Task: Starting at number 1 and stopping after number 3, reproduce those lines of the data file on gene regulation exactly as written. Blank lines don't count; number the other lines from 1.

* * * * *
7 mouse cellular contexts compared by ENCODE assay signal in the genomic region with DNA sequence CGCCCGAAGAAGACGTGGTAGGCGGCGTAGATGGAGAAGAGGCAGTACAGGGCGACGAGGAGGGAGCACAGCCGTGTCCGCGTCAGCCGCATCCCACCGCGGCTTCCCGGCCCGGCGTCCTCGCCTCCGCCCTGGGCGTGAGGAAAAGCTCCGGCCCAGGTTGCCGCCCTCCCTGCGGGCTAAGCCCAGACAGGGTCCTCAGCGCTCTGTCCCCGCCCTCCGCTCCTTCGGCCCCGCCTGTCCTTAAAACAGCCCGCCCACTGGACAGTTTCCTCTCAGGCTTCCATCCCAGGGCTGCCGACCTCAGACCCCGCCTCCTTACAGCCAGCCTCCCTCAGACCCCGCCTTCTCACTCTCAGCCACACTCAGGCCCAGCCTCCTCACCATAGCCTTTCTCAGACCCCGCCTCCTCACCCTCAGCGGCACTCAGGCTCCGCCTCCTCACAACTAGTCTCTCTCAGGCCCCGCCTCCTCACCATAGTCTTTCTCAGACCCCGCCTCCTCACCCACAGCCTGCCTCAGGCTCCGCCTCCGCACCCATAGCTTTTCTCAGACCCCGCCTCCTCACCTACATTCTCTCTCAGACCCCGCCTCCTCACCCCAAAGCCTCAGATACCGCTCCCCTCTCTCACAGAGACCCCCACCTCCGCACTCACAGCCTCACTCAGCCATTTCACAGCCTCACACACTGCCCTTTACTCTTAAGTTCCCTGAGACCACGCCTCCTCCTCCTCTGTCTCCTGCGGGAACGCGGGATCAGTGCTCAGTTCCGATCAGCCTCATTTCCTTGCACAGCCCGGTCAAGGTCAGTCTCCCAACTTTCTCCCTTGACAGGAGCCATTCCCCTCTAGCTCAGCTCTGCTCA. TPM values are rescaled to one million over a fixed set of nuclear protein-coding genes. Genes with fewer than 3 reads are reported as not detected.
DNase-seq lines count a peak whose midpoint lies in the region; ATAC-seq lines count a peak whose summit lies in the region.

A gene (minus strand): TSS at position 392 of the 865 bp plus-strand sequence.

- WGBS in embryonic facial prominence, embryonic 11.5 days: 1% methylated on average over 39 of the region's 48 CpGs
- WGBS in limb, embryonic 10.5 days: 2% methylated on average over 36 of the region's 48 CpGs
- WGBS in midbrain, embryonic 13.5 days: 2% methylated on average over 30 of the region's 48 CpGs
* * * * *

7 mouse cellular contexts compared by ENCODE assay signal in the genomic region with DNA sequence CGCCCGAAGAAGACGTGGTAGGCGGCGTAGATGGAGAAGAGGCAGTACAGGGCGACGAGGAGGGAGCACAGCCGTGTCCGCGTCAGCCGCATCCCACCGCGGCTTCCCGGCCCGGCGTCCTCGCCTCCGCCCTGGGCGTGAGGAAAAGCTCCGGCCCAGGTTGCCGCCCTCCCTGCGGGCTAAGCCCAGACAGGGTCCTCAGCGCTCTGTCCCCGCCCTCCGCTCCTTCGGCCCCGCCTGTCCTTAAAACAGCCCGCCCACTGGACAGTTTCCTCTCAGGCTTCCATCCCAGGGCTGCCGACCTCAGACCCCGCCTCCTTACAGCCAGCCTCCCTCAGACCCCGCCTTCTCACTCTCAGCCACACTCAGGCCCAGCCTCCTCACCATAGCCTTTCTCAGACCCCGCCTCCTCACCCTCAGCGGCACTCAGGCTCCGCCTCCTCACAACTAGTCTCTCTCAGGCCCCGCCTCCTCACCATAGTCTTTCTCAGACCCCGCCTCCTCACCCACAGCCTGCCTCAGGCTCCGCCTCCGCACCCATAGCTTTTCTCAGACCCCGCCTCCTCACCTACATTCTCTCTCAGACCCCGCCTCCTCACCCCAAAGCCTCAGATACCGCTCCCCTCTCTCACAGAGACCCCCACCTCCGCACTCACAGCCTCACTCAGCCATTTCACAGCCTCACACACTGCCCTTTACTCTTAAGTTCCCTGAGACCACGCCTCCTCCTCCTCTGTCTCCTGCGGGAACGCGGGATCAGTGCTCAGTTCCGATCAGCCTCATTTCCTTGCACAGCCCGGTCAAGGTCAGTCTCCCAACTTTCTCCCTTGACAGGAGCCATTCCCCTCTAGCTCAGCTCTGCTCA. TPM values are rescaled to one million over a fixed set of nuclear protein-coding genes. Genes with fewer than 3 reads are reported as not detected.
DNase-seq lines count a peak whose midpoint lies in the region; ATAC-seq lines count a peak whose summit lies in the region.

A gene (minus strand): TSS at position 392 of the 865 bp plus-strand sequence.